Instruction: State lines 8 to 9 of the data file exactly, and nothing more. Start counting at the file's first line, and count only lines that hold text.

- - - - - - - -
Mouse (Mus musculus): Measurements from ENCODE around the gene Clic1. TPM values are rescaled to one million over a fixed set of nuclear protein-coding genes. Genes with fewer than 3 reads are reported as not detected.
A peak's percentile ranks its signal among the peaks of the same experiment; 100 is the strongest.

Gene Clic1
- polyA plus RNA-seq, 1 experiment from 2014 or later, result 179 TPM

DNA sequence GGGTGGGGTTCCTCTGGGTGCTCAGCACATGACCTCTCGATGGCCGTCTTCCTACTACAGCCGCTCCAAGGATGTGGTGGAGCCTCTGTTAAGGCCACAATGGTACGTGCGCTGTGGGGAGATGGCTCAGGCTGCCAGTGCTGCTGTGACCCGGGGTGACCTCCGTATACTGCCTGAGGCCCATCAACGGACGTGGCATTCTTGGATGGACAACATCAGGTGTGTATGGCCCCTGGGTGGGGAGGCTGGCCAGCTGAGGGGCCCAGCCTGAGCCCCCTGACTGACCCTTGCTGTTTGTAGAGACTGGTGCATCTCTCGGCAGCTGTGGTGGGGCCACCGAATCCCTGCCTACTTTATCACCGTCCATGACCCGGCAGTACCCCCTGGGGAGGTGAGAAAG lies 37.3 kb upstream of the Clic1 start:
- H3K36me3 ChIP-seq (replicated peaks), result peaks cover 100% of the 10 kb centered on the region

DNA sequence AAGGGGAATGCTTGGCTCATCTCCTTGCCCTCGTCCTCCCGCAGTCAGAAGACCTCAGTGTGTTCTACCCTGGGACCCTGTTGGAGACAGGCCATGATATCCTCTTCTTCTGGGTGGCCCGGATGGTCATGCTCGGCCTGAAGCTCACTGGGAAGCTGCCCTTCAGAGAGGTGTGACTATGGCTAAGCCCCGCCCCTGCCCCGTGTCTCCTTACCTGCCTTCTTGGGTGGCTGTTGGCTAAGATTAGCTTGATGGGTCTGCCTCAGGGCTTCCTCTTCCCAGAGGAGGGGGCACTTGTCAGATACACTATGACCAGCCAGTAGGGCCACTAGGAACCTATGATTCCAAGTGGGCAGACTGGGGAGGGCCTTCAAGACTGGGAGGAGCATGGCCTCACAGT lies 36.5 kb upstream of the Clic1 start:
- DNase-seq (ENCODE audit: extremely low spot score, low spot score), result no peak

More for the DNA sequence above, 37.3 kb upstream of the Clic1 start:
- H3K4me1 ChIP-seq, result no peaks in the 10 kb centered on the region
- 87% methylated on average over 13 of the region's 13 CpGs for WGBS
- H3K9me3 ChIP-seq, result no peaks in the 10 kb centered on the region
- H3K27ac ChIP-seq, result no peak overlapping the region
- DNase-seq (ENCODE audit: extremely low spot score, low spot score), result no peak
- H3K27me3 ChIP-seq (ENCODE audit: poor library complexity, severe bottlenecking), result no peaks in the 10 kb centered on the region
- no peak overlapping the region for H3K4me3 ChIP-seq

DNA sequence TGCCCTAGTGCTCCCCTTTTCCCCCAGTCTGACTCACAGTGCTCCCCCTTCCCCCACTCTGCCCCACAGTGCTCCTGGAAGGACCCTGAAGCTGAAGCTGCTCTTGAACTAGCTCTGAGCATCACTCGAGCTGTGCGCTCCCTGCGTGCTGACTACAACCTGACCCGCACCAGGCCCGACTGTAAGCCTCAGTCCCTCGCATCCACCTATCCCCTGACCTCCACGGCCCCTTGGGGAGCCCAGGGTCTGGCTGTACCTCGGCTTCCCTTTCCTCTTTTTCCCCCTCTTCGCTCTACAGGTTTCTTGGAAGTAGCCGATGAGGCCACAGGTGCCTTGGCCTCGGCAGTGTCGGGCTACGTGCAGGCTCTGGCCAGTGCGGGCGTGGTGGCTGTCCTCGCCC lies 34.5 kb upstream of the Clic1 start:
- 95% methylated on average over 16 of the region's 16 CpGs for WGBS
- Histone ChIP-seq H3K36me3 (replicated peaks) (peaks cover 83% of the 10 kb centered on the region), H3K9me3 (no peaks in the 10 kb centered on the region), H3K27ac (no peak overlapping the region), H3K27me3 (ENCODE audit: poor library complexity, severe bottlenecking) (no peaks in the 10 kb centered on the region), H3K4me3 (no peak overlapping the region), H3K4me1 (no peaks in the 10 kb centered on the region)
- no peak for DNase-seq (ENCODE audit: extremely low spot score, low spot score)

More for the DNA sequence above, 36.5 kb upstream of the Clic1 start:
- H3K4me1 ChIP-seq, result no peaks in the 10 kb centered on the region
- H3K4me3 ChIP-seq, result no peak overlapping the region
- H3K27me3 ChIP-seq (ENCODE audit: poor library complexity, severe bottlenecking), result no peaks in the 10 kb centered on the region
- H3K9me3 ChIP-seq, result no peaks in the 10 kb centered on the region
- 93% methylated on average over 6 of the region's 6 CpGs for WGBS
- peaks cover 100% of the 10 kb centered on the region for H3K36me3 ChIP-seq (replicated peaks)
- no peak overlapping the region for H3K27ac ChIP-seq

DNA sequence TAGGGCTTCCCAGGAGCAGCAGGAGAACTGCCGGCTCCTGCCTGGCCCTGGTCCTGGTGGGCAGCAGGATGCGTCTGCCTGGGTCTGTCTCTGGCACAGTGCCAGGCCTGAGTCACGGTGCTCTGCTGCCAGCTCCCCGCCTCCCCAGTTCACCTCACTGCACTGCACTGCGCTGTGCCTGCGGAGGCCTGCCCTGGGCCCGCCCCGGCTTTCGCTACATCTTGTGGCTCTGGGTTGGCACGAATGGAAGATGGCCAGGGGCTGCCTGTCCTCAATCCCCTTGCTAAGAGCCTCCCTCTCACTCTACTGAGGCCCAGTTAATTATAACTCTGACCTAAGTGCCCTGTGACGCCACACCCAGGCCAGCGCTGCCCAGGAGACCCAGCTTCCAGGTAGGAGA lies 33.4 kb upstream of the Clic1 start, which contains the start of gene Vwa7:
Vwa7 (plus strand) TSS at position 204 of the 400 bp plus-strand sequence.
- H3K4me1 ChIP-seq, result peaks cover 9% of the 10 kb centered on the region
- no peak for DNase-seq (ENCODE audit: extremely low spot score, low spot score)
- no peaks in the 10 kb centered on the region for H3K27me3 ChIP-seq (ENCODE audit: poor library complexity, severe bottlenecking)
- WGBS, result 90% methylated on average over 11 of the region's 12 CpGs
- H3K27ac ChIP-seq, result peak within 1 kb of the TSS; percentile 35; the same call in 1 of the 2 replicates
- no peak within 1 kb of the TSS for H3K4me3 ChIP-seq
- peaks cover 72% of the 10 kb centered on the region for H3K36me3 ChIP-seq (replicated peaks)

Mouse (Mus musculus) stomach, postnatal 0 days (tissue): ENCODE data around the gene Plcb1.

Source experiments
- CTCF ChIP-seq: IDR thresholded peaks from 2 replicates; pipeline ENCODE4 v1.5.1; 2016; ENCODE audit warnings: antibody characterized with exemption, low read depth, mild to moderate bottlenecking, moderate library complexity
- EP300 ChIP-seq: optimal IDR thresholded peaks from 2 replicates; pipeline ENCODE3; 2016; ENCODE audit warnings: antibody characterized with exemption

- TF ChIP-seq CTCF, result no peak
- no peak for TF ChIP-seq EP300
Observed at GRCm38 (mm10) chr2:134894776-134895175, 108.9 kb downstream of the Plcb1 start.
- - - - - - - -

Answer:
- DNase-seq (ENCODE audit: extremely low spot score, low spot score), result no peak

More for the DNA sequence above, 37.3 kb upstream of the Clic1 start: